The Best Cities To Live And Work In 2020

by Kathy Morris
Rankings - 3 weeks ago

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Choosing where to call home is a difficult, deeply personal decision. Some cities offer bustling job markets, exciting social opportunities, and affordability. Others can leave you grappling with a stagnant career and struggling to get by.

To help job seekers, Zippia examined major and mid-sized cities to find the best cities to live and work in the US in 2020.

We began with a list of criteria— job opportunities, work life balance, and affordability. From there, we took a more qualitative approach, looking into walkability, parks, social opportunities, culture, future development, and more.

We ended up with a list of 10 seriously underrated cities with a lot to offer those looking to relocate, both in their careers and beyond.

Cedar Rapids, Iowa

Cedar Rapids is not your run of the mill, Midwestern town

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Source: |PD

Population: 133,174
Median Home Price: 143,500.0
Median Earnings: $35,083

While Cedar Rapids is one of the largest cities in Iowa, it is the smallest city to be featured on our list. However, size does not define, or fully describe, Cedar Rapids and all it has to offer.

Residents of Cedar Rapids enjoy a below-average cost of living and above average amenities. The city can boast of its suburb park system and is home to numerous prestigious colleges, including Cornell College. Bonus, the University of Iowa is only a half-hour drive away in Iowa City.

More than that- Cedar Rapids is a city experiencing a Renaissance. After devastating flooding, the city regrouped and emerged stronger than ever- with record levels of development. Below we highlight some of what makes Cedar Rapids so special.

Developments To Watch: Negotiations are currently underway for development on 8 acres of land along Cedar River, opened up by flood damage. Few cities have the opportunity to plan and strategize such a significant development and Cedar Rapids is taking full advantage of their chance to re-shape the city’s downtown.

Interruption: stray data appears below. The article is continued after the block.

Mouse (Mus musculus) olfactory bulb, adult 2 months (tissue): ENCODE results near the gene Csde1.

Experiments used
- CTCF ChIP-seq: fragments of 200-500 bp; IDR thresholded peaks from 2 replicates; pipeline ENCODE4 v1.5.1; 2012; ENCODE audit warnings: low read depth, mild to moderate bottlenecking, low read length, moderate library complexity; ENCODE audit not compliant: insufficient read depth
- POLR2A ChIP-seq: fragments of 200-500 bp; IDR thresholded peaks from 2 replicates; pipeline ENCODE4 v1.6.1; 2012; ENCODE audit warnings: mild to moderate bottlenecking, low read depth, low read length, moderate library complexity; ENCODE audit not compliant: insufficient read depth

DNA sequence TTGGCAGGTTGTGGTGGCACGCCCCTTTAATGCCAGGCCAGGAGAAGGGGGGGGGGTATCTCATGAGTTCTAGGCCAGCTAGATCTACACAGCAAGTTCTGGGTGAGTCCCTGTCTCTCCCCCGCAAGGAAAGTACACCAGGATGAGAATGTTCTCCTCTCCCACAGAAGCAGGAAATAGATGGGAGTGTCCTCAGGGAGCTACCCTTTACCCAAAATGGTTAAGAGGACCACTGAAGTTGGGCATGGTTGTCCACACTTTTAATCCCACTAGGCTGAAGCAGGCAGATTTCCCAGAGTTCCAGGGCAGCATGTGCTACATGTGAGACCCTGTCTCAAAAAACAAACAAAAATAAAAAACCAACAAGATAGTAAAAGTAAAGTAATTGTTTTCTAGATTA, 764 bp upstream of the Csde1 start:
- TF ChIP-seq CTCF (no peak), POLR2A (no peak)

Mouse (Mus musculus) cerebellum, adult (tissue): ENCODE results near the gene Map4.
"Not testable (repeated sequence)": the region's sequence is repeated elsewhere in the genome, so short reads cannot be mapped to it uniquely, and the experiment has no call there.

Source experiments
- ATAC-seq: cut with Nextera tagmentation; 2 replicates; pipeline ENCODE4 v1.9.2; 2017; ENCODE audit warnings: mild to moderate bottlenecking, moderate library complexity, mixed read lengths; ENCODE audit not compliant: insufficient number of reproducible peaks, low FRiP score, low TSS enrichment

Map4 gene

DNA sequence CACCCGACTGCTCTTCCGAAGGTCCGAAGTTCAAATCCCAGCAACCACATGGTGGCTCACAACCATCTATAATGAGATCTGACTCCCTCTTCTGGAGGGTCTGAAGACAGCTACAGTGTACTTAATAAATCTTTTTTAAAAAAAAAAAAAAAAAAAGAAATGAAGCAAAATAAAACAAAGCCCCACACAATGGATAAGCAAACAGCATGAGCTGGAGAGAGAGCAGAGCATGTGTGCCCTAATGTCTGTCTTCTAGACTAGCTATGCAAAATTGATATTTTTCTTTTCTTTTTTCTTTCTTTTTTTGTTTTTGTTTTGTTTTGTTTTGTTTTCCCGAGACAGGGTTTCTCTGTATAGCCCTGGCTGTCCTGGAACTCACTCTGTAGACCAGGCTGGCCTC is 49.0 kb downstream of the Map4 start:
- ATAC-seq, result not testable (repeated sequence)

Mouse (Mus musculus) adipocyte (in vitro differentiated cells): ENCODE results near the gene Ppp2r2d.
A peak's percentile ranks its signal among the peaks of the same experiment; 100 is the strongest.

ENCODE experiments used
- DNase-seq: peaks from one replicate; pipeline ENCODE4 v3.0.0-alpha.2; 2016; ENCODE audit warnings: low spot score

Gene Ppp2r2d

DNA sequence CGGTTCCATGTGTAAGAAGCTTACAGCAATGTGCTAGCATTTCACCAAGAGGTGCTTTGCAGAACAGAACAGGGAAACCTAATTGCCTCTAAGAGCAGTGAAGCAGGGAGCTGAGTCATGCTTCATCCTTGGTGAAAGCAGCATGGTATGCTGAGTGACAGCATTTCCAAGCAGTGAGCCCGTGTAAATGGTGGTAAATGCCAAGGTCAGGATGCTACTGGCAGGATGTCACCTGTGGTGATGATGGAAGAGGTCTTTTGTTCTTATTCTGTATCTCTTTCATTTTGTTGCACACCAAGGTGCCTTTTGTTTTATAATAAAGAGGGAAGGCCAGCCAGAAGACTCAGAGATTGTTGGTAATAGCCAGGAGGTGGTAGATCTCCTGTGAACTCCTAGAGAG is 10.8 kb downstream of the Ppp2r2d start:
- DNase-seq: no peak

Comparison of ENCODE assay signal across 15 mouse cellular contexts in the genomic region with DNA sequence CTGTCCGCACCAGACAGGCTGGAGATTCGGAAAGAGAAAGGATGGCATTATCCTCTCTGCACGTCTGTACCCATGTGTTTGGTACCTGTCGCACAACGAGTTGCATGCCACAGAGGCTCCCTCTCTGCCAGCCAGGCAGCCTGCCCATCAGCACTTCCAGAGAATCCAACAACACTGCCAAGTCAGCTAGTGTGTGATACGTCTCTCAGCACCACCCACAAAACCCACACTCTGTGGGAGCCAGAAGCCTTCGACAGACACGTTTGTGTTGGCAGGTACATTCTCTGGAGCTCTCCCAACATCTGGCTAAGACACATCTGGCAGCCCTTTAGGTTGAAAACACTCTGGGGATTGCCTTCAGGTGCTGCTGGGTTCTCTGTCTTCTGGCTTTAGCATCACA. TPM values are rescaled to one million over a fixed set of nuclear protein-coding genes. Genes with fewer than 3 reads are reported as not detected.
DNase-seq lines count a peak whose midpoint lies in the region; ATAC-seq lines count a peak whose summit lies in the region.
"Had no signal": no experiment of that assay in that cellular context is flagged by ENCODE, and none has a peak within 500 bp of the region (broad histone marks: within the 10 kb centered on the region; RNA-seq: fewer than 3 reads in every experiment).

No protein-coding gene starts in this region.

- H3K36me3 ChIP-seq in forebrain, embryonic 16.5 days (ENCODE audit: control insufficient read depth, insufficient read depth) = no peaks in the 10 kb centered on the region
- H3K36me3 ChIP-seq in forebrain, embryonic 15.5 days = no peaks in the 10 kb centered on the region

Current proposals include a dog park, ice skating rank, movie theatre, the world class Big Grove Brewery, and other intriguing options.

Hot Neighborhoods: While Cedar Rapids’ is known as being a great place for raising a family, trendy neighborhoods such as Czech village and Newbo are slowly drawing in a younger, hipper crowd. It is no surprise that these neighborhoods offer great craft beer (shout out to Iowa Brewing Co!), delicious food, and lively activities for those lucky enough to live there.

Cool Sites To Check Out: The American Discovery Trail, over 500 miles of trails, runs through Cedar Rapids, making it the perfect choice for a walk, run, or bike ride.

If physical activity isn’t your thing, the Market After Dark might do it. The giant night farmers market hosts live performances, street food, and local vendors. Cedar Rapids is also home to Brucmore, Iowa’s only National Trust Historic Site, and houses a large collection of local Grant Wood’s art (including American Gothic) at the Cedar Rapids Museum of Art.

Sioux Falls, South Dakota

Sioux Falls combines rural charm with big-city culture

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Population: 181883
Median Home Price: 178,200.0
Median Earnings: $33,391

Sioux Falls, South Dakota is a constantly growing city with a friendly community that makes it feel like an overgrown small town- in the best way possible.

Residents of Sioux Falls enjoy remarkably low unemployment, in part thanks to the strong local economy and constant growth. While pay may be a tad on the low side, affordable housing and low cost of living leave residents with more extra cash than most other comparable cities.

Sioux Falls is also home to truly, superb schools at all levels. 3 of the top 10 schools in South Dakota are in Sioux Falls. While Sioux Falls offers fun events, tasty restaurants that will make picking a favorite the true challenge, and livability, you can still drive anywhere in 20 minutes. Below are some gems of Sioux Falls.

Developments To Watch: In 2020, permits have been filed for $286 million in construction projects. While many of these projects are residential to keep up with housing demands, the commercial sector is also experiencing growth. Nordica, a cold storage company, is expanding their footprint in Sioux Falls. Since Nordica services Smithfield, one of the biggest employers in Sioux Falls, this is great news for the city. Boyer Trucks and Capital Services will also be expanding.

Hot Neighborhoods: Check out downtown Sioux Falls, where gorgeous lofts nest above businesses and have easy access to nightlife. Another neighborhood worth exploring is the historic McKennan Park District where notable homes ranging in design reside next to McKennan Park. McKennan park is home to a pergola, bandshell, horseshoe pits, shuffleboard courts, and fun events.

Cool Sites To Check Out: You cannot visit or live in Sioux Falls without seeing the water falls that garner the city its name. Grab an ice cream cone from Falls Overlook Cafe and stroll around (and right up!) to the falls. Or take advantage of the free observation tower for a breathtaking panoramic view. Other excellent public events include outdoor concerts in McKennan Park and the Moonlight Movie series in Fawick Park. For local eats and businesses, Jones421 downtown is the place to be.

Dallas, Texas